Language Server Protocol

A blog covering the background and mechanics of the protocol has been added to the Visual Studio Code site. Additionally today Red Hat, Eclipse Che and others announced support for the protocol.

The Language Server protocol is used between a tool (the client) and a language smartness provider (the server) to integrate features like auto complete, goto definition, find all references and alike into the tool. The following diagram illustrates the communication between a tool and the language server.

Interaction diagram

The language server maintains semantic information about a program implemented in a particular language.

  • When the user opens a document in the tool, it notifies the language server that the document was opened and that the truth of the document is now maintained by the tool in a memory buffer.
  • When the user edits the document, the server is notified of the changes and updates the program’s semantic information.
  • As the user makes changes the language server analyses the document and notifies the tool with any errors and warnings (diagnostics) that it finds.
  • When the user requests to go to the definition of a symbol, the client sends a definition request to the server. The server responds with the URI of the document and a range inside that document. Based on this information the tool opens the corresponding document at the position where the symbol is defined.
  • When the user closes the document, a didClose notification is sent, informing the language server that the truth of the file is now on the file system.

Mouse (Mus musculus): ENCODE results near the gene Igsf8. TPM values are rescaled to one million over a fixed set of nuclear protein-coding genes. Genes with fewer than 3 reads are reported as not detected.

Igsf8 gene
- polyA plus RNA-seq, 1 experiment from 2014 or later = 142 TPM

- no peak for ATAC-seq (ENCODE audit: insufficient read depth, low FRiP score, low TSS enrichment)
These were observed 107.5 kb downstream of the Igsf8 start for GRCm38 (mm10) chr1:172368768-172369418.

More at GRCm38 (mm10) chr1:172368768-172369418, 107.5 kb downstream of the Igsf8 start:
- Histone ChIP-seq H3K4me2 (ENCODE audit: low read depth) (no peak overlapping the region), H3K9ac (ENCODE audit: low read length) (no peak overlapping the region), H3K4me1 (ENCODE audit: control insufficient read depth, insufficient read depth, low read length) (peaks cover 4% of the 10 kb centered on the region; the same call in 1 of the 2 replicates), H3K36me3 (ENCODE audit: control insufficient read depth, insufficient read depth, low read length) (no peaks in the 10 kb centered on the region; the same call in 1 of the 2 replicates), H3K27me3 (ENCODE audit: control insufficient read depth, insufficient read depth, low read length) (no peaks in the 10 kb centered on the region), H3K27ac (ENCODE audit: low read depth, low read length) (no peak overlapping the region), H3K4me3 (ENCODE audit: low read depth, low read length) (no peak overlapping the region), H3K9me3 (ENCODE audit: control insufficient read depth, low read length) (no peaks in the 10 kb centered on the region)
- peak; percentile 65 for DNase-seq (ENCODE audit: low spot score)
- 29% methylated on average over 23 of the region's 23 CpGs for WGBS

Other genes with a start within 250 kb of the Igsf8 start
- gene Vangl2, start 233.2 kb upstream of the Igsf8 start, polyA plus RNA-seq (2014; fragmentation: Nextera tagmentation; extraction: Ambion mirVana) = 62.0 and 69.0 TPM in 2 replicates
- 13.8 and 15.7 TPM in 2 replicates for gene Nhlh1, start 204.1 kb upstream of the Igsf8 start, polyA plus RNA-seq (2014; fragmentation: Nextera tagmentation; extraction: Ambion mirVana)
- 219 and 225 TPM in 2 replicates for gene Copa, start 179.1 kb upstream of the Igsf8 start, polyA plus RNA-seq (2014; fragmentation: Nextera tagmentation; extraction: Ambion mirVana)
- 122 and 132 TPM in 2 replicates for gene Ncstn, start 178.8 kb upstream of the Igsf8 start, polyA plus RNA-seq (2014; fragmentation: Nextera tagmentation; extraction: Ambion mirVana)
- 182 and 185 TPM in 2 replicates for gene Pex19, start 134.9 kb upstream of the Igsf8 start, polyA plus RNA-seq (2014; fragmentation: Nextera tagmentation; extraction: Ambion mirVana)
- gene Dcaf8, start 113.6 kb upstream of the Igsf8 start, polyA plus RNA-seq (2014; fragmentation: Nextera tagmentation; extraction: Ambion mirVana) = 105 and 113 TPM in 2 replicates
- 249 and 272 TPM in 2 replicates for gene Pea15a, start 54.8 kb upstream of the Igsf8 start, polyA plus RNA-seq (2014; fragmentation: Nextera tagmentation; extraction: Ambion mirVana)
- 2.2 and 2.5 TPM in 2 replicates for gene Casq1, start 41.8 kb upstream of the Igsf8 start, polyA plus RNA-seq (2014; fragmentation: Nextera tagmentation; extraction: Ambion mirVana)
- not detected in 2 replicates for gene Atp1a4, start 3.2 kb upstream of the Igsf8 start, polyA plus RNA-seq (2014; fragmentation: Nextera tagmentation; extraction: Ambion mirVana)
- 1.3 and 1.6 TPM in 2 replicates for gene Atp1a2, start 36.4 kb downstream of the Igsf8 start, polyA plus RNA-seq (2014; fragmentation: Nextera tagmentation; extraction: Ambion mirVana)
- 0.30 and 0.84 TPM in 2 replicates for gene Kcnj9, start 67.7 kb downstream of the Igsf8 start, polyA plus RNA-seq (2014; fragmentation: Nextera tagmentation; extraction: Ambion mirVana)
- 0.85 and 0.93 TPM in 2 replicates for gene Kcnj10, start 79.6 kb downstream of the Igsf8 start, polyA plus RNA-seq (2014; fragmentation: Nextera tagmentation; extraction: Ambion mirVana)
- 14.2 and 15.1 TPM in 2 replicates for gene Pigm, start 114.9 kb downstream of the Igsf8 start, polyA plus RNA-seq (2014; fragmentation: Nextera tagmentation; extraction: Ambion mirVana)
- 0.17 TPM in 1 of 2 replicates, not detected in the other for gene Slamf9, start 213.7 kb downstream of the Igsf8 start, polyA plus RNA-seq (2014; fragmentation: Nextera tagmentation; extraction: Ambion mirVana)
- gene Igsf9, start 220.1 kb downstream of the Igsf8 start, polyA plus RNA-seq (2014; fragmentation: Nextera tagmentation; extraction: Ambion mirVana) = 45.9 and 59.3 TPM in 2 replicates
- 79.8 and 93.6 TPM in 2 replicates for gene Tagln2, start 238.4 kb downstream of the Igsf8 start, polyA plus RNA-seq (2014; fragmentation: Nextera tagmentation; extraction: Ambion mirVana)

The communication between the Editor/IDE host and the Language Server uses JSON RPC v2.0. The protocol supports servers with different capabilities. The first request sent from the Editor/IDE to the language server informs the server about the supported language features.

 

ref: https://github.com/Microsoft/language-server-protocol

Language server plugin support in Typescript 2.3

The intention of this API is to extend TS Checking to other features/frameworks, so that instead of them writing Linters and Feature Extensions, they can provide these features out of the box to TS Users using the tsServer, which is TS’ own language service, which editors use to provide TS features, like typeahead, code navigation, real time errors etc..

Check out these plugins:

 

Eg.

VSCode

  • cd workspace folder
  • npm install tslint-language-service
  • npm install tslint@4.5.1 (peer dependency is defined as 4.x)
  • open the workspace folder in VS Code
  • disable vscode-tslint for the workspace
  • edit the tsconfig.json
{
    "compilerOptions": {
        "plugins": [
            {
                "name": "tslint-language-service"
            }
        ]
    }
}